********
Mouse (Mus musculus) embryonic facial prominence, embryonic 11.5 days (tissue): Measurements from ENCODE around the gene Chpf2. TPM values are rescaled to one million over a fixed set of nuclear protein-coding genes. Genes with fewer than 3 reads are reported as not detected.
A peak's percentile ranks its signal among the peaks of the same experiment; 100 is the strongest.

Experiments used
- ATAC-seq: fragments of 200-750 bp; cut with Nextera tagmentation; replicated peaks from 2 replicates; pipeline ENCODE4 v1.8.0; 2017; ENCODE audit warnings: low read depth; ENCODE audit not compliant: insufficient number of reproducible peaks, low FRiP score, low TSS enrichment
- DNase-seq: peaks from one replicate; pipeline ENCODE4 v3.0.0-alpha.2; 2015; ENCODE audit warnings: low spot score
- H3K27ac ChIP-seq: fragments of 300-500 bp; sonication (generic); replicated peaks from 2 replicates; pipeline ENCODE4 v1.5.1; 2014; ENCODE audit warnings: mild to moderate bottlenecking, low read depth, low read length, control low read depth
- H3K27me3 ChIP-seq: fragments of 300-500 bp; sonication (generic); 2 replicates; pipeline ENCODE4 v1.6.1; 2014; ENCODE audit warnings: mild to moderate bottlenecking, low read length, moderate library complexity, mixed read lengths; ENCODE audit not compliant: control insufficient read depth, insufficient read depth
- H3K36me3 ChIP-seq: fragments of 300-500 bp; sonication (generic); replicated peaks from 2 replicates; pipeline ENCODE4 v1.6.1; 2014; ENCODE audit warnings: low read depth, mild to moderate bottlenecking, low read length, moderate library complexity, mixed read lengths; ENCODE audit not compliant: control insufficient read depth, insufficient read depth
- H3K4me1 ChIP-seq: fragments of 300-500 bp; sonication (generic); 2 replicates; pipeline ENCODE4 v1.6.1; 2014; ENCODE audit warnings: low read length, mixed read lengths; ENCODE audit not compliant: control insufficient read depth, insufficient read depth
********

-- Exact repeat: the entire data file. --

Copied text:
Mouse (Mus musculus) embryonic facial prominence, embryonic 11.5 days (tissue): Measurements from ENCODE around the gene Chpf2. TPM values are rescaled to one million over a fixed set of nuclear protein-coding genes. Genes with fewer than 3 reads are reported as not detected.
A peak's percentile ranks its signal among the peaks of the same experiment; 100 is the strongest.

Experiments used
- ATAC-seq: fragments of 200-750 bp; cut with Nextera tagmentation; replicated peaks from 2 replicates; pipeline ENCODE4 v1.8.0; 2017; ENCODE audit warnings: low read depth; ENCODE audit not compliant: insufficient number of reproducible peaks, low FRiP score, low TSS enrichment
- DNase-seq: peaks from one replicate; pipeline ENCODE4 v3.0.0-alpha.2; 2015; ENCODE audit warnings: low spot score
- H3K27ac ChIP-seq: fragments of 300-500 bp; sonication (generic); replicated peaks from 2 replicates; pipeline ENCODE4 v1.5.1; 2014; ENCODE audit warnings: mild to moderate bottlenecking, low read depth, low read length, control low read depth
- H3K27me3 ChIP-seq: fragments of 300-500 bp; sonication (generic); 2 replicates; pipeline ENCODE4 v1.6.1; 2014; ENCODE audit warnings: mild to moderate bottlenecking, low read length, moderate library complexity, mixed read lengths; ENCODE audit not compliant: control insufficient read depth, insufficient read depth
- H3K36me3 ChIP-seq: fragments of 300-500 bp; sonication (generic); replicated peaks from 2 replicates; pipeline ENCODE4 v1.6.1; 2014; ENCODE audit warnings: low read depth, mild to moderate bottlenecking, low read length, moderate library complexity, mixed read lengths; ENCODE audit not compliant: control insufficient read depth, insufficient read depth
- H3K4me1 ChIP-seq: fragments of 300-500 bp; sonication (generic); 2 replicates; pipeline ENCODE4 v1.6.1; 2014; ENCODE audit warnings: low read length, mixed read lengths; ENCODE audit not compliant: control insufficient read depth, insufficient read depth